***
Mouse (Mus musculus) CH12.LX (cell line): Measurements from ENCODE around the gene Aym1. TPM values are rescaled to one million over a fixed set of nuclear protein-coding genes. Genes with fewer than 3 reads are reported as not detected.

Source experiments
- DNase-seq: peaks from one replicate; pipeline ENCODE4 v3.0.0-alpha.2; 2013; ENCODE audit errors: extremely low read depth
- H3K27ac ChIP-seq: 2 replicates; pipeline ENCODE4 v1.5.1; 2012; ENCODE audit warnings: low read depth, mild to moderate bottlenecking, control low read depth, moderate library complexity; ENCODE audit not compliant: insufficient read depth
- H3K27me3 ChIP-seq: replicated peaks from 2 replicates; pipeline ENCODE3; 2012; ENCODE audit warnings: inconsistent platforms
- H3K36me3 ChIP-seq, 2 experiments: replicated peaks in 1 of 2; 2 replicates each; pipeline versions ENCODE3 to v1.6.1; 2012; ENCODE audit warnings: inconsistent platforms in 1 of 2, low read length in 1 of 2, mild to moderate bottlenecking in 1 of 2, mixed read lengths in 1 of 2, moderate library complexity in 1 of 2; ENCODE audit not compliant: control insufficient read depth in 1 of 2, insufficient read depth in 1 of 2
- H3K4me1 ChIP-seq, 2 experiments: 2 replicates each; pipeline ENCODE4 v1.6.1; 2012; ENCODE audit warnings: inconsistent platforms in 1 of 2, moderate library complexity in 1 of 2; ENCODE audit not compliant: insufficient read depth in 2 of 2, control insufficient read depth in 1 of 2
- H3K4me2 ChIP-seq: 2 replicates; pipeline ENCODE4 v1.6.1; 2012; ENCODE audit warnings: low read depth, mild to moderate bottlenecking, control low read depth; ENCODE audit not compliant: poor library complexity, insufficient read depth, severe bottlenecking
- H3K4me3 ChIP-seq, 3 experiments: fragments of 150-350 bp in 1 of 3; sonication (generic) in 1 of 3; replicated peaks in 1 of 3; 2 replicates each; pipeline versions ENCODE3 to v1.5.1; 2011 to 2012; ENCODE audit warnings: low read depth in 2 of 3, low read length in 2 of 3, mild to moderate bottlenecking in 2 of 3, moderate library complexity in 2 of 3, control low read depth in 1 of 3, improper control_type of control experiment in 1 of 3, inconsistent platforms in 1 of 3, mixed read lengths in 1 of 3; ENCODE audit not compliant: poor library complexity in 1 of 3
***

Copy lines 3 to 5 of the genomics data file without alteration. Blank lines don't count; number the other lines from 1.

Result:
- DNase-seq: peaks from one replicate; pipeline ENCODE4 v3.0.0-alpha.2; 2013; ENCODE audit errors: extremely low read depth
- H3K27ac ChIP-seq: 2 replicates; pipeline ENCODE4 v1.5.1; 2012; ENCODE audit warnings: low read depth, mild to moderate bottlenecking, control low read depth, moderate library complexity; ENCODE audit not compliant: insufficient read depth
- H3K27me3 ChIP-seq: replicated peaks from 2 replicates; pipeline ENCODE3; 2012; ENCODE audit warnings: inconsistent platforms